- Growth and scalability: Will the chosen legal structure support my business’s potential growth and scalability?
Register Your Business
Once you’ve identified a brilliant business idea and the ideal legal structure that aligns with your goals and industry, the next step is registering your business.
Registration legally validates your venture and sets the groundwork for its operations. Forming your business with a company formation agent can simplify this process, as they can handle the necessary paperwork and liaise with the relevant authorities on your behalf. A dependable agent lets you focus on other essential aspects of setting up your business, such as developing your business plan, securing funding, and laying out your market strategy.
Set Up a Free Business Bank Account
Keeping track of your finances is crucial in the initial stages of starting a business. One practical step towards achieving this is setting up a free business account.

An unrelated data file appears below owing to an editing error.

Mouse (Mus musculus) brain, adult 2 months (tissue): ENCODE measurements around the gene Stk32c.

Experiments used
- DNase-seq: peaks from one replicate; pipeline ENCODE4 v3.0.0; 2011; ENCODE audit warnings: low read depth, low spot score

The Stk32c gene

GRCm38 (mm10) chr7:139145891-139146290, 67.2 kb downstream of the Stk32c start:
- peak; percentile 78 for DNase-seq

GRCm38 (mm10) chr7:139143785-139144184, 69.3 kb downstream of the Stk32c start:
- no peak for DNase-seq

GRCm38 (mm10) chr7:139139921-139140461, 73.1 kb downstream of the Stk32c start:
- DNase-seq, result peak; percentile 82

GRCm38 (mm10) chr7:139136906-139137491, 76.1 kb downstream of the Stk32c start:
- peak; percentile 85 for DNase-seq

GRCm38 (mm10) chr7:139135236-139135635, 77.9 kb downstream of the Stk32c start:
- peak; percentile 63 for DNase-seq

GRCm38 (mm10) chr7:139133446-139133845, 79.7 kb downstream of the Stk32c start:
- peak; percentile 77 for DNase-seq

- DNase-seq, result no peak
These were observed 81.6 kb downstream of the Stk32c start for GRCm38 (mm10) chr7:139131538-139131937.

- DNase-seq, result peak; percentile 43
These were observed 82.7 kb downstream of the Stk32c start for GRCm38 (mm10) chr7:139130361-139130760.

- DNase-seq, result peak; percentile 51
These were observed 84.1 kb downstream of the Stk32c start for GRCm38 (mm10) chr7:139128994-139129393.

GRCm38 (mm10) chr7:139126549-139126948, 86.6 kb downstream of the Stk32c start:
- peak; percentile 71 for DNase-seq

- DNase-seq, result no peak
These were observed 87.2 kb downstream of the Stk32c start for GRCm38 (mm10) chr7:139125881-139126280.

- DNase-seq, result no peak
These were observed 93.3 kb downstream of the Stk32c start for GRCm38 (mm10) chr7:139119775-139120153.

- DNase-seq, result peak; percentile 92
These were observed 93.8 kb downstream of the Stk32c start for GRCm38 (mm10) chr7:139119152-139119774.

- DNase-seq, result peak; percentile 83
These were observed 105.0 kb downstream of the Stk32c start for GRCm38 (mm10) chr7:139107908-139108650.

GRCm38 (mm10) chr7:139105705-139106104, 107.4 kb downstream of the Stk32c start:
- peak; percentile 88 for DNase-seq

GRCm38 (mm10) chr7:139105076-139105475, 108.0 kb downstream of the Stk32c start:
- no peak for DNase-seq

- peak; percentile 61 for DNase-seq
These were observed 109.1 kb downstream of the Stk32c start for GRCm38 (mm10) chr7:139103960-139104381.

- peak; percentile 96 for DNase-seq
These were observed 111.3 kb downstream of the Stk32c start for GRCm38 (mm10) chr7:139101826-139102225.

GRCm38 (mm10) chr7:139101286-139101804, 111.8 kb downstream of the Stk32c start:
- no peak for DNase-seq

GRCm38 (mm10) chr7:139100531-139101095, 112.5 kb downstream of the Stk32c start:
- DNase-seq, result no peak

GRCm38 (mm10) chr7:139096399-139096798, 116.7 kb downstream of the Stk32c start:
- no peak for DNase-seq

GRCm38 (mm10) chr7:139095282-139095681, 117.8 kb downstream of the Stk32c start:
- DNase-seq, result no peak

Free bank accounts provide multiple benefits explicitly designed to cater to startups. They offer the essential foundation to manage business finances, separate personal and business expenses, and help present a professional image to your clients and suppliers.
When setting up your free bank account, consider a few key factors:
- Fees: While many banks offer free bank account services initially, be aware of potential costs after the introductory period and for certain transactions.
- Online banking and mobile access: In the digital age, access to online banking and mobile apps is crucial for managing your finances.
- Customer service: Excellent customer support can be invaluable for solving issues and answering queries, so choosing a bank with a good reputation in this area is essential.